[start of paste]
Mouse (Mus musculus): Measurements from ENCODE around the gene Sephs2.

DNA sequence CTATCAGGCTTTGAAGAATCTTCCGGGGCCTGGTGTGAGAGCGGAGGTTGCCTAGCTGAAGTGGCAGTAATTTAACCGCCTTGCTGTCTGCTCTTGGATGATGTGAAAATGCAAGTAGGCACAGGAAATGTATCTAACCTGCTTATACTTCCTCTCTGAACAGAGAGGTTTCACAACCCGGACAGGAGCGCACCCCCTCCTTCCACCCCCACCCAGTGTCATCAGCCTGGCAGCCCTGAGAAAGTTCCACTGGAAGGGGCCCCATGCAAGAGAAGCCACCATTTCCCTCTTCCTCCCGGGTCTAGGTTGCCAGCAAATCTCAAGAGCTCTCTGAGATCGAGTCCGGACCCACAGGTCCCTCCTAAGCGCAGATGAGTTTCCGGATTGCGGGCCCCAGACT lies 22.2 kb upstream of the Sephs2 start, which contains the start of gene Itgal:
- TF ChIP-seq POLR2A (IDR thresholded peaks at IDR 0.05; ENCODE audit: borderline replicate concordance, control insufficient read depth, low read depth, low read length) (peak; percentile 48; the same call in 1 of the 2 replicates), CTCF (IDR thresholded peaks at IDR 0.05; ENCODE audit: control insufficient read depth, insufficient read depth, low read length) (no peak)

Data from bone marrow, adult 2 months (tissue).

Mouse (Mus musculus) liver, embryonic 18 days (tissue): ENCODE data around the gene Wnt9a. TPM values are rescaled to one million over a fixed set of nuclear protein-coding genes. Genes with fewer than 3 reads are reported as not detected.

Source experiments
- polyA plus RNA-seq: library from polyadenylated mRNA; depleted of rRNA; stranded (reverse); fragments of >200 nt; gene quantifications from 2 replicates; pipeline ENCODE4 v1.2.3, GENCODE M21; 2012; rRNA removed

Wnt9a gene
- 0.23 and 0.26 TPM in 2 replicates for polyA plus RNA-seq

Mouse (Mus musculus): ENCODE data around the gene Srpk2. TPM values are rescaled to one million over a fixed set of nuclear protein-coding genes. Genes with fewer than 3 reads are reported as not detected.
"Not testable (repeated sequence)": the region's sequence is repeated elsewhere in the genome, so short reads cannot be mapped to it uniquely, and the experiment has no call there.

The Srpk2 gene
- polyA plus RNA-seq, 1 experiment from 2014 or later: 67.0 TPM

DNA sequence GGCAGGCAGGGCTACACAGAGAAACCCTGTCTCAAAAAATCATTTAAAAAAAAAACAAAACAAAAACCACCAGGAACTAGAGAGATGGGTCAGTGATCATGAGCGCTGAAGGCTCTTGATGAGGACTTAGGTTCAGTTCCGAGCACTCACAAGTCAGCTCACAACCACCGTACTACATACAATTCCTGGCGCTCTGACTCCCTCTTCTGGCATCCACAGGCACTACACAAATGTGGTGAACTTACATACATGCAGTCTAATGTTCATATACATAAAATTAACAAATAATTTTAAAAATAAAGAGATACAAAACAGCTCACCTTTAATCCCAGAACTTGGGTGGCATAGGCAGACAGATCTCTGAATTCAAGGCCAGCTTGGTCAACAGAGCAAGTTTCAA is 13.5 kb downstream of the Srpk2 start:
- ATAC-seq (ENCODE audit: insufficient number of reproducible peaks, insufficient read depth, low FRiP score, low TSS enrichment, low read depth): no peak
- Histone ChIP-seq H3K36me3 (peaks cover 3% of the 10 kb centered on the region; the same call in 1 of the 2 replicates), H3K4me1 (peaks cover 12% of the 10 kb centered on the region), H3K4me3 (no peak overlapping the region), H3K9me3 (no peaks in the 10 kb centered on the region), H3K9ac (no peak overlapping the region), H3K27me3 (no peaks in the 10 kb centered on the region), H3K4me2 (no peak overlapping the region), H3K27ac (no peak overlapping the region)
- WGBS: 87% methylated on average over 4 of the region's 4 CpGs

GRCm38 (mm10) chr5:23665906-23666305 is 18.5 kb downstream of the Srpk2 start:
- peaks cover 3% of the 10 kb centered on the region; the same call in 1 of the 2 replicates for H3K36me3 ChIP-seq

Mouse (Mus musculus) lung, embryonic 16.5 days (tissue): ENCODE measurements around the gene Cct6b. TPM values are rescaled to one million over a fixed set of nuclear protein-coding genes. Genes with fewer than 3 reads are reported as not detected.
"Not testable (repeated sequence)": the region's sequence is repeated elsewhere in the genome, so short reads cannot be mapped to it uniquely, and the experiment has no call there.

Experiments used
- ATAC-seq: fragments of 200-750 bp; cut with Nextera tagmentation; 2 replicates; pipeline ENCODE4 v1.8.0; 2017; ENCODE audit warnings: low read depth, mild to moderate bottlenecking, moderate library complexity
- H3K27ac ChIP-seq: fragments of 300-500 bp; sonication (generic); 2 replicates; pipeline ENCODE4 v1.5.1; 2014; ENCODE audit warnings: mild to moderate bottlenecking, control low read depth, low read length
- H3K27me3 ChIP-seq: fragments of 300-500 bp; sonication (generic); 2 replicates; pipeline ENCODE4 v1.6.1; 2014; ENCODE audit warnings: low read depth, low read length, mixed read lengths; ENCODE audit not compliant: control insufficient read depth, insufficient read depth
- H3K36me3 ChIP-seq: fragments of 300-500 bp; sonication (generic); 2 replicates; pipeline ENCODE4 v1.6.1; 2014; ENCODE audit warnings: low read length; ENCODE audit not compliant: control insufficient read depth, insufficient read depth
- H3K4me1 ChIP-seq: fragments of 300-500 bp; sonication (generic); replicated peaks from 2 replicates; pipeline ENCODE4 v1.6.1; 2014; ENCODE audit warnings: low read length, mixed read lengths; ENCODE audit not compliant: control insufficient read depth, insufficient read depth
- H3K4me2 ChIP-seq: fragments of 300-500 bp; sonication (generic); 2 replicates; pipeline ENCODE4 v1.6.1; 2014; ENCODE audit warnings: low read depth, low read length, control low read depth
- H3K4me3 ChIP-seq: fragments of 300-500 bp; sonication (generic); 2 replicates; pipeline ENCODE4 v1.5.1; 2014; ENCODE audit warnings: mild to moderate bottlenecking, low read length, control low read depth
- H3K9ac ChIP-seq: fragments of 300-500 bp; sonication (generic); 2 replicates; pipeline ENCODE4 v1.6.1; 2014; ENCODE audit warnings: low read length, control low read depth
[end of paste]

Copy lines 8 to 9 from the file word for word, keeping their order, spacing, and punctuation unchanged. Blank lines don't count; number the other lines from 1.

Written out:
Wnt9a gene
- 0.23 and 0.26 TPM in 2 replicates for polyA plus RNA-seq